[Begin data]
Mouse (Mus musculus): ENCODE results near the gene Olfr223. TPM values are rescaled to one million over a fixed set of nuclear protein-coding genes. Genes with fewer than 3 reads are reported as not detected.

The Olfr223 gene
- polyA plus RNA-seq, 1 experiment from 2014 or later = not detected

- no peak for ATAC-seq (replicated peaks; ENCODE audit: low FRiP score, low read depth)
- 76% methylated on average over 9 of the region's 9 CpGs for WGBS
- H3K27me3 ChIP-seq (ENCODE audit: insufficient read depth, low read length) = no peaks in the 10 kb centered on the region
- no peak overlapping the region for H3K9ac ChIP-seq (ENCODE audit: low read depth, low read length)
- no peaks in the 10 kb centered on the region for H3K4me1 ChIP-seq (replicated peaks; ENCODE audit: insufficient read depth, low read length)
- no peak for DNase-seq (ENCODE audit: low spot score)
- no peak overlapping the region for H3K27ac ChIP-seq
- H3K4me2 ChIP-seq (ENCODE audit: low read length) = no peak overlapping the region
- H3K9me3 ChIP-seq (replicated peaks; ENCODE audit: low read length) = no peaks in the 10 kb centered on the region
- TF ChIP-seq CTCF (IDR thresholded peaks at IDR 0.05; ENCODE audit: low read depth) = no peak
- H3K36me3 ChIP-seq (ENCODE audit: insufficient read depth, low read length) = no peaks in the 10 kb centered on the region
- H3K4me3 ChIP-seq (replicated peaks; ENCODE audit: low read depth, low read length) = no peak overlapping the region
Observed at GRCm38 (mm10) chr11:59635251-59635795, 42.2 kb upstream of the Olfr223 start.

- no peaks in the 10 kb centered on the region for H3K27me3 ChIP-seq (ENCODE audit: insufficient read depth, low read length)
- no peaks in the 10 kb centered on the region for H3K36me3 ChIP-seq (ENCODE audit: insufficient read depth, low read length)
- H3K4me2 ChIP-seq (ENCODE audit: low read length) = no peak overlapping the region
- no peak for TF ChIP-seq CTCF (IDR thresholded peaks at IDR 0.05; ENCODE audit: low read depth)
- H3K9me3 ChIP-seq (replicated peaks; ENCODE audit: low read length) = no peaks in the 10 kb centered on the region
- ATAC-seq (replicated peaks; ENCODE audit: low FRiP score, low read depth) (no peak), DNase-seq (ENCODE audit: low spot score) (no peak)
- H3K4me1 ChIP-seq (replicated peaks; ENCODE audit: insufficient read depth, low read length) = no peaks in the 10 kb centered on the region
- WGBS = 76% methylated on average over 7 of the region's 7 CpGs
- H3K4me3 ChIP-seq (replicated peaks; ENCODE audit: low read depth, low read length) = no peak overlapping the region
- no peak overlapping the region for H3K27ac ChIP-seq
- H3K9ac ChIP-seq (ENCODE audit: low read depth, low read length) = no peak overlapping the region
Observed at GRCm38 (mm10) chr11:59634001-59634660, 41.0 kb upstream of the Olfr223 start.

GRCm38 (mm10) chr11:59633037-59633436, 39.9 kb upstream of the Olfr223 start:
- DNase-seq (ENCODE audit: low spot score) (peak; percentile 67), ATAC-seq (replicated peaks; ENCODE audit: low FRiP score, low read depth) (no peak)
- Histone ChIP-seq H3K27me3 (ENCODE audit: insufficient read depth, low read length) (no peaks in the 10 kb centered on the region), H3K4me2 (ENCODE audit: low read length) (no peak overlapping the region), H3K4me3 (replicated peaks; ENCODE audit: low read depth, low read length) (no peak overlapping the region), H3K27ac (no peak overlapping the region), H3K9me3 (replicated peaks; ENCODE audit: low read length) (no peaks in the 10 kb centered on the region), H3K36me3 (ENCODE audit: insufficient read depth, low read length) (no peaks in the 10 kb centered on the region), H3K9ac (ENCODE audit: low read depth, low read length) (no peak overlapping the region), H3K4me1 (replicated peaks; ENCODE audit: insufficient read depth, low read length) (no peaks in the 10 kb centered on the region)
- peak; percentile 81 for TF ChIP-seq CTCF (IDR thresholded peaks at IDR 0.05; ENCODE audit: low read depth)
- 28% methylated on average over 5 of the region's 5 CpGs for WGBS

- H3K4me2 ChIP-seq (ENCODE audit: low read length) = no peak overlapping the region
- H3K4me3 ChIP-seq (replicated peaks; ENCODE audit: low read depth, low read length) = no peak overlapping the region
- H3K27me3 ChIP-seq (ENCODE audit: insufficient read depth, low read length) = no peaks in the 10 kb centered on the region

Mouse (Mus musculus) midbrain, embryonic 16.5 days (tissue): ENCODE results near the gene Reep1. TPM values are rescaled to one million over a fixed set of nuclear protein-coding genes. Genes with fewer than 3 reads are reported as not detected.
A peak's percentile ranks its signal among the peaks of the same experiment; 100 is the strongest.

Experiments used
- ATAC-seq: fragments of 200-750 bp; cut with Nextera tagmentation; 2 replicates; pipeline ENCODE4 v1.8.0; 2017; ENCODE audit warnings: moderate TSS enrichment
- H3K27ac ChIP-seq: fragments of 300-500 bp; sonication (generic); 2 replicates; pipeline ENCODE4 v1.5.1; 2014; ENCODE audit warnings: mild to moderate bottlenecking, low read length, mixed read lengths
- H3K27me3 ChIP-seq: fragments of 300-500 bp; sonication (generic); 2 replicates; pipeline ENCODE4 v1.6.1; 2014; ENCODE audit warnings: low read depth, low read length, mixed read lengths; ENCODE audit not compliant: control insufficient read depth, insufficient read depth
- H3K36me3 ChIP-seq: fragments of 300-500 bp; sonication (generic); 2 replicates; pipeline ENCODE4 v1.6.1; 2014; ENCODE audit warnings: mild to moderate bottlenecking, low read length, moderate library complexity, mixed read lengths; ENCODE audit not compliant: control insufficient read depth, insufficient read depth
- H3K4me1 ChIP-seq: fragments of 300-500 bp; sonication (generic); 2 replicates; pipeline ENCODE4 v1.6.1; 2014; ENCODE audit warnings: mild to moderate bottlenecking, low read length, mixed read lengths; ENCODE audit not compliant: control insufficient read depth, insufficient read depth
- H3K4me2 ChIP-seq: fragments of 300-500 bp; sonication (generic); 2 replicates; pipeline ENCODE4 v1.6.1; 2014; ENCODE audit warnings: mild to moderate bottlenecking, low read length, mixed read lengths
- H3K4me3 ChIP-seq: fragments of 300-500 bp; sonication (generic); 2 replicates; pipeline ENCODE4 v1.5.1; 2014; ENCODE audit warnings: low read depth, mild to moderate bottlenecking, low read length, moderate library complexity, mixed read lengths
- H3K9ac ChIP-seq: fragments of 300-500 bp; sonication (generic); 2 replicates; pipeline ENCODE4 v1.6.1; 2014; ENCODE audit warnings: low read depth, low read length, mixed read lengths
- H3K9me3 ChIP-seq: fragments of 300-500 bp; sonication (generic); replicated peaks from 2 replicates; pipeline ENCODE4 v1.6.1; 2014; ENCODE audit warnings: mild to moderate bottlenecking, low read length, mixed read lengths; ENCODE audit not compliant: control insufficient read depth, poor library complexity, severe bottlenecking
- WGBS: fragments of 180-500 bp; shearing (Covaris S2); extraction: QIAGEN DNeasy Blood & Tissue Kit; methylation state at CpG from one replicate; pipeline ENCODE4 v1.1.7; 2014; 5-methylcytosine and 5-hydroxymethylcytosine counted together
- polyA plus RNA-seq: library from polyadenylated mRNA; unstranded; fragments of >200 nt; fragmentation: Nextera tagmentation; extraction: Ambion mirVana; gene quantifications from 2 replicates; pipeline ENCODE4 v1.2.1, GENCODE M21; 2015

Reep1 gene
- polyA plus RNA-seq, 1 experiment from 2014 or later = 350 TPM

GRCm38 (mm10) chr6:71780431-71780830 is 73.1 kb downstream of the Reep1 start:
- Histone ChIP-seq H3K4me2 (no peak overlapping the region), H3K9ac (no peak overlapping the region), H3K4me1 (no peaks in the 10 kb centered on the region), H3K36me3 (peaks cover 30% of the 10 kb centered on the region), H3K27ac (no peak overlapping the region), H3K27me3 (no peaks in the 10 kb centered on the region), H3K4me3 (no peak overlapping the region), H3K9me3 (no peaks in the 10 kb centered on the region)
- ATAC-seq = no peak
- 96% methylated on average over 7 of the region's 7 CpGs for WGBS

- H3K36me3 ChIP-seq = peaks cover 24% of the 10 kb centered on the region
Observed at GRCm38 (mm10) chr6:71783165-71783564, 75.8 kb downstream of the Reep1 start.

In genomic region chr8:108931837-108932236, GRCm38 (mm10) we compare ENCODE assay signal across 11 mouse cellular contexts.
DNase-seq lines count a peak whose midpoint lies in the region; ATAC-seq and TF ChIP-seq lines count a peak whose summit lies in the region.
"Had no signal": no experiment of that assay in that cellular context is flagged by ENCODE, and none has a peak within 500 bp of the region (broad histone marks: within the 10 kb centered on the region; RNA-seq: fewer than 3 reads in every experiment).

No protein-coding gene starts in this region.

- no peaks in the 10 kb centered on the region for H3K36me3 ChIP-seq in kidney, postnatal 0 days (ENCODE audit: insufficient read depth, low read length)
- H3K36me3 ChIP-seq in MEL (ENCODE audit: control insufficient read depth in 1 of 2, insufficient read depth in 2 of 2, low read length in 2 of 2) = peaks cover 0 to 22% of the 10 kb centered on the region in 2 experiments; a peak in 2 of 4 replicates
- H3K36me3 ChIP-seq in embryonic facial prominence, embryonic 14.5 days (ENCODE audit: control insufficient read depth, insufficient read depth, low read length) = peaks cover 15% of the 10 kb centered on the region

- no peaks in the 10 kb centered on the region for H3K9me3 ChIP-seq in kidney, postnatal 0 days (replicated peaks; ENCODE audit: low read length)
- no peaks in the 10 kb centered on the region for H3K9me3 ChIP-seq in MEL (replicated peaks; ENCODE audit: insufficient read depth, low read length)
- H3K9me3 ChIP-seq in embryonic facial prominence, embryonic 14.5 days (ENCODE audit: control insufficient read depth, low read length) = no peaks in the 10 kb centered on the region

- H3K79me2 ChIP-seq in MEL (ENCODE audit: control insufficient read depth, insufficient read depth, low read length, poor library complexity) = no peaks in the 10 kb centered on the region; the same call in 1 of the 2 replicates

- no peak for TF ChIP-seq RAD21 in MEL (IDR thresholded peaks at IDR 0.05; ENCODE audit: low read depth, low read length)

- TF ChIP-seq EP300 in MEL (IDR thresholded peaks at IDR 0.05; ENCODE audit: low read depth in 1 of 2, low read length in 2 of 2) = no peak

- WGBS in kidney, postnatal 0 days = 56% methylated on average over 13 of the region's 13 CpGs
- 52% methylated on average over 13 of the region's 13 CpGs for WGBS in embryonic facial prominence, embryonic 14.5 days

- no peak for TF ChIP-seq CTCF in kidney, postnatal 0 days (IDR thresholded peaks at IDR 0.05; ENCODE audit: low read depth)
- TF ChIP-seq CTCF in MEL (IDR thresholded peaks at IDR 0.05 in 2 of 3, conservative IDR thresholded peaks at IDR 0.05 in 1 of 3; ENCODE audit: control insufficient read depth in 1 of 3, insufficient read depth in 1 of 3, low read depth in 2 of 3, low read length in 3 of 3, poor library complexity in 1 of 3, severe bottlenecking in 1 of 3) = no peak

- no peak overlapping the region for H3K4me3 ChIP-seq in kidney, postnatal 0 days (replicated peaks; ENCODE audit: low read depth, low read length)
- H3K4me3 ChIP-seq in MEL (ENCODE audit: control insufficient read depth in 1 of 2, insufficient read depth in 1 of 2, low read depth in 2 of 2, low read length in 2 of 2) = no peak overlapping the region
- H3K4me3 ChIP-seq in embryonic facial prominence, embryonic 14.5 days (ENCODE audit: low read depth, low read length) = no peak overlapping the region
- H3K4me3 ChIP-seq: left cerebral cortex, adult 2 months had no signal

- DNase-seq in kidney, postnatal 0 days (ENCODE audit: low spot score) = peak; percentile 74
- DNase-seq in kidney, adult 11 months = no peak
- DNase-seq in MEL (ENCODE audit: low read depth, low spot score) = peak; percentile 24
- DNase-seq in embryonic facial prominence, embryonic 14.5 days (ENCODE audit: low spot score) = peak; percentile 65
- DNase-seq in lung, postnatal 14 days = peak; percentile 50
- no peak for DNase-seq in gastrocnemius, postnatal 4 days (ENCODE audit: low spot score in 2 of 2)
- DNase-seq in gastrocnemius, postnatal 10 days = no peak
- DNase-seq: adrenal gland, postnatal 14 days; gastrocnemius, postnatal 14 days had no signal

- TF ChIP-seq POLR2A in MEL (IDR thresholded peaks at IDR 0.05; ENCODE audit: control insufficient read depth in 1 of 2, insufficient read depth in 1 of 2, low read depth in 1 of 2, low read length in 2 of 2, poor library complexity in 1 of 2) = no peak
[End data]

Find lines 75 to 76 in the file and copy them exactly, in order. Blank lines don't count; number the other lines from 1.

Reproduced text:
- TF ChIP-seq CTCF in MEL (IDR thresholded peaks at IDR 0.05 in 2 of 3, conservative IDR thresholded peaks at IDR 0.05 in 1 of 3; ENCODE audit: control insufficient read depth in 1 of 3, insufficient read depth in 1 of 3, low read depth in 2 of 3, low read length in 3 of 3, poor library complexity in 1 of 3, severe bottlenecking in 1 of 3) = no peak

- no peak overlapping the region for H3K4me3 ChIP-seq in kidney, postnatal 0 days (replicated peaks; ENCODE audit: low read depth, low read length)